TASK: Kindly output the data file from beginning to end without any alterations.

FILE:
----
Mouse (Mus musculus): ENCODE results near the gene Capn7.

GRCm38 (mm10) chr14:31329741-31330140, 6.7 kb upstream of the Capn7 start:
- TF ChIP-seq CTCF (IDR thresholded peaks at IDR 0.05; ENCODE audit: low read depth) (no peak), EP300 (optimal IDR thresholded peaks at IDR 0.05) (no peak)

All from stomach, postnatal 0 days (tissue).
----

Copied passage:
Mouse (Mus musculus): ENCODE results near the gene Capn7.

GRCm38 (mm10) chr14:31329741-31330140, 6.7 kb upstream of the Capn7 start:
- TF ChIP-seq CTCF (IDR thresholded peaks at IDR 0.05; ENCODE audit: low read depth) (no peak), EP300 (optimal IDR thresholded peaks at IDR 0.05) (no peak)

All from stomach, postnatal 0 days (tissue).